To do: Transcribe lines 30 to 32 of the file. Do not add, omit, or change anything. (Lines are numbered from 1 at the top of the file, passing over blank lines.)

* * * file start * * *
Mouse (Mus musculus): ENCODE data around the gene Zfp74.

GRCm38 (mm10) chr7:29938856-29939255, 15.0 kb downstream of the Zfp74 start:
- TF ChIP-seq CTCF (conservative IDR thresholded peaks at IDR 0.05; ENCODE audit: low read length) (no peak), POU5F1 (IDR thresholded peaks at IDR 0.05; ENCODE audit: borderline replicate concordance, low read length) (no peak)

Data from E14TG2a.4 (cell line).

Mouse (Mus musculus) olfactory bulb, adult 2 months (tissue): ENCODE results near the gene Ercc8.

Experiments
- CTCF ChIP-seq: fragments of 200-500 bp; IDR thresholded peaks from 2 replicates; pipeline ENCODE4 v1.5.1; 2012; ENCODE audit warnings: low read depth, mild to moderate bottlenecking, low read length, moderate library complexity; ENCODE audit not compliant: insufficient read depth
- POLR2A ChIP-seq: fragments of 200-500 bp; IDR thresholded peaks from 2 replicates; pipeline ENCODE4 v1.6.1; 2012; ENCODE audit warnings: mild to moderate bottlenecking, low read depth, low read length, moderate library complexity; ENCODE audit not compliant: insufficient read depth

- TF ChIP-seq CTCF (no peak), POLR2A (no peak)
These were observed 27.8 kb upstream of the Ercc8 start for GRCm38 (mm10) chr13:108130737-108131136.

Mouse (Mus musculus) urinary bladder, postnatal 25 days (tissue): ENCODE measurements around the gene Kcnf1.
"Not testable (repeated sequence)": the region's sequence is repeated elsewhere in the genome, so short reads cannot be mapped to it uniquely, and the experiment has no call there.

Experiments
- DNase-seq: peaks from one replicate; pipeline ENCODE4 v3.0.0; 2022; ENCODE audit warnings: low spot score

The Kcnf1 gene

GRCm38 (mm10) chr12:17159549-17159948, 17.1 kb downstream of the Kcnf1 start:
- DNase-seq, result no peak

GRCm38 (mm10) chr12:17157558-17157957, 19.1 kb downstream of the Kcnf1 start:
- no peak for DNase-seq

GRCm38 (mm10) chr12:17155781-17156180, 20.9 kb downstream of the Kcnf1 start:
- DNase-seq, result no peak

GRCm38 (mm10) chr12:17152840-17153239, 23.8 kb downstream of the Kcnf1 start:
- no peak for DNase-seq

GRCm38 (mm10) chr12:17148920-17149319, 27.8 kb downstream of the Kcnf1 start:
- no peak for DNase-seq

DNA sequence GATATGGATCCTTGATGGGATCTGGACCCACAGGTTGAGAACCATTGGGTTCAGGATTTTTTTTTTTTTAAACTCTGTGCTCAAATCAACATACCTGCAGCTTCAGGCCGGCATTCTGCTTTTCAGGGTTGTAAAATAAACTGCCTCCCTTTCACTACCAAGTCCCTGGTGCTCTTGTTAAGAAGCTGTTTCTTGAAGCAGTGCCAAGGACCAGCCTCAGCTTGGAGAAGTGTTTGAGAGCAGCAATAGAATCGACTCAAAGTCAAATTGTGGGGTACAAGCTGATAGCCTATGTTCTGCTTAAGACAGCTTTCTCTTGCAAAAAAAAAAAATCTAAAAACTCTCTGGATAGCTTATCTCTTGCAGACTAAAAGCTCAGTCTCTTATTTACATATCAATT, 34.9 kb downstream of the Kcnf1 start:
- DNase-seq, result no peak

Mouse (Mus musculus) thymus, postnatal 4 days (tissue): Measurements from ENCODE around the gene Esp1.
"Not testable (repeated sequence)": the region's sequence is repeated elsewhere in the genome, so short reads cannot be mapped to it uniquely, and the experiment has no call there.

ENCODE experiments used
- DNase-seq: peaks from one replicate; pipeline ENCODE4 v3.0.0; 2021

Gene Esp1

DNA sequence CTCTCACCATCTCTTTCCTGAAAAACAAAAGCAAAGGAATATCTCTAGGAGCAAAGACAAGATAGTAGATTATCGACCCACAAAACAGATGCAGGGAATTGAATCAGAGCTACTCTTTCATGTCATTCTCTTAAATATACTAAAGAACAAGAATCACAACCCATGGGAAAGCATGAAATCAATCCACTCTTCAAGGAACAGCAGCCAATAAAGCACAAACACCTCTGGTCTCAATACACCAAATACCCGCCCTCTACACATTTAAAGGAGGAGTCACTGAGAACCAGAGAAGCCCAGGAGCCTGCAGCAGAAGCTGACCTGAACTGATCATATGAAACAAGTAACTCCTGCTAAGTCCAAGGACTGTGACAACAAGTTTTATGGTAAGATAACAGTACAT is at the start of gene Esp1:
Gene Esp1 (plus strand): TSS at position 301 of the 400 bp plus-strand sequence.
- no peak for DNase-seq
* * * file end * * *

ENCODE experiments used
- DNase-seq: peaks from one replicate; pipeline ENCODE4 v3.0.0; 2021

Gene Esp1